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glom

2023-07-18 13:00 作者: 来源: 本站 浏览: 19 views Make a Comment 字号:

摘要: Merriam-Webster's Word of the Day for July 18, 2023 is: glom • \GLAHM\  • verb ...

Merriam-Webster's Word of the Day for July 18, 2023 is:

glom • \GLAHM\  • verb

To glom is to take or get something. Glom is most often used in the phrase “glom on to” to refer to taking something for your own use, becoming strongly attached to or associated with someone or something, or becoming aware of something.

// The book consists of a collection of humorous essays glommed from popular magazines.

// That author is known for glomming on to other people's ideas as if they were his own.

// Other business owners have not yet glommed onto the impact the new parking garage will have on the town.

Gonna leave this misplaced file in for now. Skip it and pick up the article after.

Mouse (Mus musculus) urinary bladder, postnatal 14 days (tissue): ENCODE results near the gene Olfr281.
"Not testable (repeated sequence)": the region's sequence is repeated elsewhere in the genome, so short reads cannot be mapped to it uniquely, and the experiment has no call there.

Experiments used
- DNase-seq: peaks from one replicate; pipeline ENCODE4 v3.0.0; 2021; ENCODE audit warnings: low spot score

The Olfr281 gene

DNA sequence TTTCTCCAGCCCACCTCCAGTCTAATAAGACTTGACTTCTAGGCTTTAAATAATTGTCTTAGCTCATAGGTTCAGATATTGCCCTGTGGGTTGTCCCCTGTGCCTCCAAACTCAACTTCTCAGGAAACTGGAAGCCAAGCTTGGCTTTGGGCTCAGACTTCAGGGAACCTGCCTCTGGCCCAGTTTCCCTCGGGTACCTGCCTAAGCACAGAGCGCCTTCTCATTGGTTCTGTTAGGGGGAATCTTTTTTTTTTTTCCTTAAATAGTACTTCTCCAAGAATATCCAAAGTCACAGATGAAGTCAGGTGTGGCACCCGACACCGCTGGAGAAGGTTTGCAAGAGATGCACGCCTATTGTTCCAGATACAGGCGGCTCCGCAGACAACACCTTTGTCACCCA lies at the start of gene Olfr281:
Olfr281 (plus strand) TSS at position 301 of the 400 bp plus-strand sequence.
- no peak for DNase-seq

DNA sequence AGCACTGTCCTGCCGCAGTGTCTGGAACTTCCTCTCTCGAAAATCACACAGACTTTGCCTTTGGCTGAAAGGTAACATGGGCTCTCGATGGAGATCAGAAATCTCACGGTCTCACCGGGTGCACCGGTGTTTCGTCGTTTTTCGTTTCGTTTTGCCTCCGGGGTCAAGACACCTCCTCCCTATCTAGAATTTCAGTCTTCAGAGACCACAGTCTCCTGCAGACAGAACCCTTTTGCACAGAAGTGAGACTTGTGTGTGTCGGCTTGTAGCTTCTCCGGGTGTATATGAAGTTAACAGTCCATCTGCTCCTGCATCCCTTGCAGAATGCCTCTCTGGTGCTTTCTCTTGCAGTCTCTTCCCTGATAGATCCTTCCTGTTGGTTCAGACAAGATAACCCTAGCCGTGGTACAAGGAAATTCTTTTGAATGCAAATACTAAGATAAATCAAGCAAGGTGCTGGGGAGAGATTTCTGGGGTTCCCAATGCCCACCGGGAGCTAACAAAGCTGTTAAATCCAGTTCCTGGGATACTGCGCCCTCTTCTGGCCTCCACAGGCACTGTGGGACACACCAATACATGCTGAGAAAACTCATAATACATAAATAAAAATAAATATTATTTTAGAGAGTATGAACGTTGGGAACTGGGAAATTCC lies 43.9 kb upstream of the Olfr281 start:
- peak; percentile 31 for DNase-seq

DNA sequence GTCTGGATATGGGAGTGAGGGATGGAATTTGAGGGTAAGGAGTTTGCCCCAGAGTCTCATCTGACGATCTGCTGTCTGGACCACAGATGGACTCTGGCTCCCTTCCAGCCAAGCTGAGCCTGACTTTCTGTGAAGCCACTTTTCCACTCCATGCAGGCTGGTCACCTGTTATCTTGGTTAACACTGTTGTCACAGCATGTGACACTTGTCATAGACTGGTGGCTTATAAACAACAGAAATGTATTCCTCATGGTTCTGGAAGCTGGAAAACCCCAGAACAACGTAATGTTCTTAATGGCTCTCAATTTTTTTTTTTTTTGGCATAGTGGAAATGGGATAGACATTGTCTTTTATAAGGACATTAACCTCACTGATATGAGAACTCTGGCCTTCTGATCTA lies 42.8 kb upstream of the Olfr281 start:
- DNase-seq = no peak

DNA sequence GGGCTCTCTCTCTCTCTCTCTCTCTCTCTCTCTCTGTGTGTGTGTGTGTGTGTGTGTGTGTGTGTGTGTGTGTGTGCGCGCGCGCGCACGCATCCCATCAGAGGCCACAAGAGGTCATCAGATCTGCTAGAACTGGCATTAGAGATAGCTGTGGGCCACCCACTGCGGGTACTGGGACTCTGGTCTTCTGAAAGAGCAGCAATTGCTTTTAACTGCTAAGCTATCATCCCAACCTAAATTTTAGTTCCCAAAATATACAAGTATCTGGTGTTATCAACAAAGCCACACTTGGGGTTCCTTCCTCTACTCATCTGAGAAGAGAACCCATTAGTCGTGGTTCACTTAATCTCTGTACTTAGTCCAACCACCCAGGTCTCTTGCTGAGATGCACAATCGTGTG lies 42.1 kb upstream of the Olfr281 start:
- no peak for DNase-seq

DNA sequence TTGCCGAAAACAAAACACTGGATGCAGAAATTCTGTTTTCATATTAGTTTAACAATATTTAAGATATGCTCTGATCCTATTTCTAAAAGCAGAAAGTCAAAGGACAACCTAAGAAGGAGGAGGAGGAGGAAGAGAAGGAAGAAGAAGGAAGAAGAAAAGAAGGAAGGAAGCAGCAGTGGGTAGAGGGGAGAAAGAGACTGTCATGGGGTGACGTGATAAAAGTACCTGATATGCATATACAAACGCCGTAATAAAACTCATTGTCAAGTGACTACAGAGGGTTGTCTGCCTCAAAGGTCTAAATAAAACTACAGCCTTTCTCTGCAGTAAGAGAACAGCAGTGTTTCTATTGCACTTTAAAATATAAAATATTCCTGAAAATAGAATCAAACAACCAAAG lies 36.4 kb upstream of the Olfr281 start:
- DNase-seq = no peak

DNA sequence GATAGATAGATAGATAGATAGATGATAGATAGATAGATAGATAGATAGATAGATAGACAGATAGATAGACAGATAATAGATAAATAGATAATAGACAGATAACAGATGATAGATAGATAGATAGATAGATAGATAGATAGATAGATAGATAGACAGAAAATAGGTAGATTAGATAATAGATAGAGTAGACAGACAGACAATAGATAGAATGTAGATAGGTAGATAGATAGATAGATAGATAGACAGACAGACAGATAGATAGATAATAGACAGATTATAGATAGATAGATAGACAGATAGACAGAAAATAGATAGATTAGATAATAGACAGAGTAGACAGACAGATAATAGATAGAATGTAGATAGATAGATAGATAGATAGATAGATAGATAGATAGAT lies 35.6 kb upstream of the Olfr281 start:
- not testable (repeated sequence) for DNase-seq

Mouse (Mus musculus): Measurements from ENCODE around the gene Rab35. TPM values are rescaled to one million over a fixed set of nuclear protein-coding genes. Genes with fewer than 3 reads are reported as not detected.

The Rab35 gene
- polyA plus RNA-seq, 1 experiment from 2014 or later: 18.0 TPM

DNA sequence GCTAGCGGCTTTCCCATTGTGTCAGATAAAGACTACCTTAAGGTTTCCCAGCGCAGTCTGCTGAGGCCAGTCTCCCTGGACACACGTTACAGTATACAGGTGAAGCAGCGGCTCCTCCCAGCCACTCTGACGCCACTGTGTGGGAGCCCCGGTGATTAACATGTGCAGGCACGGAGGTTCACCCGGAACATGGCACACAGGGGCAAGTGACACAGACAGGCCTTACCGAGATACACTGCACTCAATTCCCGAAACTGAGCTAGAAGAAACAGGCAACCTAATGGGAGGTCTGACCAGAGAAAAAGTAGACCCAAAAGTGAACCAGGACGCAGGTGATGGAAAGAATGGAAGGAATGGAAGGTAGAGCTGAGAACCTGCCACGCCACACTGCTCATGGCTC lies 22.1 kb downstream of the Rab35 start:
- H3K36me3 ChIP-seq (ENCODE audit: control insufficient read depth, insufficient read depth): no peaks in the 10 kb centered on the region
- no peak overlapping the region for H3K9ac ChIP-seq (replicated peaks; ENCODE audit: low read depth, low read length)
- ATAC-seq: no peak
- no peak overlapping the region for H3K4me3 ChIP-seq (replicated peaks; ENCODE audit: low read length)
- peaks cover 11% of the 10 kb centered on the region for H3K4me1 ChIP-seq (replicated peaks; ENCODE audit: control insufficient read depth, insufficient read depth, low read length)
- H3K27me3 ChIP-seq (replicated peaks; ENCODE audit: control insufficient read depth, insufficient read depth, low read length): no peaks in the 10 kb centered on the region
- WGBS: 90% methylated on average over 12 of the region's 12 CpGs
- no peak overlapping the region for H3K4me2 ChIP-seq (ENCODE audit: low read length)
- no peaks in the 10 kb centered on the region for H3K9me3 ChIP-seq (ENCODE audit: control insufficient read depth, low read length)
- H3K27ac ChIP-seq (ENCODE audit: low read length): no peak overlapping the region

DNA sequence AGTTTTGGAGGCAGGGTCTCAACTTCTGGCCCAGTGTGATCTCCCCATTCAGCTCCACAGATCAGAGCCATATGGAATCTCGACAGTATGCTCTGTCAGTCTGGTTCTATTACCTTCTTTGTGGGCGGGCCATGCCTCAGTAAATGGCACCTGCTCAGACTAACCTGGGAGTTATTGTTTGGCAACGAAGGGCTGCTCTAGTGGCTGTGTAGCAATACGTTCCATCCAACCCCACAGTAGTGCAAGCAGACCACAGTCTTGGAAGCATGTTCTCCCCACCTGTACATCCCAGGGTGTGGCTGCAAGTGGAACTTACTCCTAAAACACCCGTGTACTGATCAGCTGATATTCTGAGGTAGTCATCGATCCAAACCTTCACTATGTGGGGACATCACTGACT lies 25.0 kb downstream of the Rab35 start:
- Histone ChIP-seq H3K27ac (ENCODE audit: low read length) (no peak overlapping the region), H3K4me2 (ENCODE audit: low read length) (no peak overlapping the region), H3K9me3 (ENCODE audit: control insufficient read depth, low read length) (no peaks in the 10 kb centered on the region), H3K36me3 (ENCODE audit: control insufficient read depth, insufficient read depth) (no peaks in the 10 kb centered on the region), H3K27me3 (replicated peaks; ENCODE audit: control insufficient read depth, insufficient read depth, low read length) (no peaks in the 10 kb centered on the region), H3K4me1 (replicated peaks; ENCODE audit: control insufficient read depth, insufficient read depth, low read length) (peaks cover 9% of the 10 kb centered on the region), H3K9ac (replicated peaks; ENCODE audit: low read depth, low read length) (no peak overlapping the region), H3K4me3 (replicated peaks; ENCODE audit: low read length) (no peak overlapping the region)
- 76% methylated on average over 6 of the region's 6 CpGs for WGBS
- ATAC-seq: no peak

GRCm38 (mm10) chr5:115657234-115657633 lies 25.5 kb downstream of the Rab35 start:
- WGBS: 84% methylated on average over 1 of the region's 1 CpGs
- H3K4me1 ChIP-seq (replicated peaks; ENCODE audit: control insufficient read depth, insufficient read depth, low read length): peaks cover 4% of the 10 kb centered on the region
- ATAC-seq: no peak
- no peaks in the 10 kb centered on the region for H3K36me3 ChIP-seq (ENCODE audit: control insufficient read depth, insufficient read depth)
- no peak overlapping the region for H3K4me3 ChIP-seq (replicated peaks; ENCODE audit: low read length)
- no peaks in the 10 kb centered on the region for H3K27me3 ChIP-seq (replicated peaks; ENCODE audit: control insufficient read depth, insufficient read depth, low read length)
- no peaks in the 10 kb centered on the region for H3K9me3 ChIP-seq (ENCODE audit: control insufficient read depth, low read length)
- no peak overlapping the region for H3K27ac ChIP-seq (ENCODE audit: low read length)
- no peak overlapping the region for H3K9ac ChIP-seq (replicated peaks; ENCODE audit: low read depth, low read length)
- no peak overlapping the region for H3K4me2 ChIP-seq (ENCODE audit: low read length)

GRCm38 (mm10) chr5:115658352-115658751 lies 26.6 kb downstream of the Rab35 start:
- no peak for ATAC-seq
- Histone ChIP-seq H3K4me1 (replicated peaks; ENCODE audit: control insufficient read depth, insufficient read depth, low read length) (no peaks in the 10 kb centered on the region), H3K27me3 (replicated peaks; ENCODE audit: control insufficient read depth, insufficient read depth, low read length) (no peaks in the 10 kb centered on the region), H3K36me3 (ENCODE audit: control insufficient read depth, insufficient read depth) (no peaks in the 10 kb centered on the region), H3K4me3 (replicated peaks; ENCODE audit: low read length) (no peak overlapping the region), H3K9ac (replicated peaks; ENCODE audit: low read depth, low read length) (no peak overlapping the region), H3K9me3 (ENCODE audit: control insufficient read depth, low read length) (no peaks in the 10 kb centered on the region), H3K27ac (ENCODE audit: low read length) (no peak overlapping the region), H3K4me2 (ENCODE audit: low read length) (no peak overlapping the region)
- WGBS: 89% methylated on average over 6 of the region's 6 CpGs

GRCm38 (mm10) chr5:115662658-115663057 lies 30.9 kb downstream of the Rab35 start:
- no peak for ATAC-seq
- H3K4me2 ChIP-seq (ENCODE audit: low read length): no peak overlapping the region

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Examples:

“I am aware that adaptations have been with us for centuries and that Shakespeare borrowed his best plots. But that doesn't stop this book lover from being suspicious when movies and plays glom onto my favorite titles.” — Chris Hewitt, The Star Tribune (Minneapolis, Minnesota), 21 May 2023

Did you know?

It's a classic case of glomming: Americans seized on glaum (a term from Scots dialect that basically means “to grab”) and appropriated it as their own, changing it to glom in the process. Glom first meant “to steal” (as in the purse-snatching, robber kind of stealing), but over time that meaning got stretched to include figurative uses. Today the term is most familiar in the phrase “glom on to,” or “glom onto,” which can mean “to appropriate for one's own use,” as in “glomming on to another's idea”; “to grab hold of,” as in “glommed onto the last cookie”; “to latch on to,” as in “glom on to an opinion” or “glom onto an influential friend”; or “to become aware of,” as in “glomming onto the potential of this new technology.”



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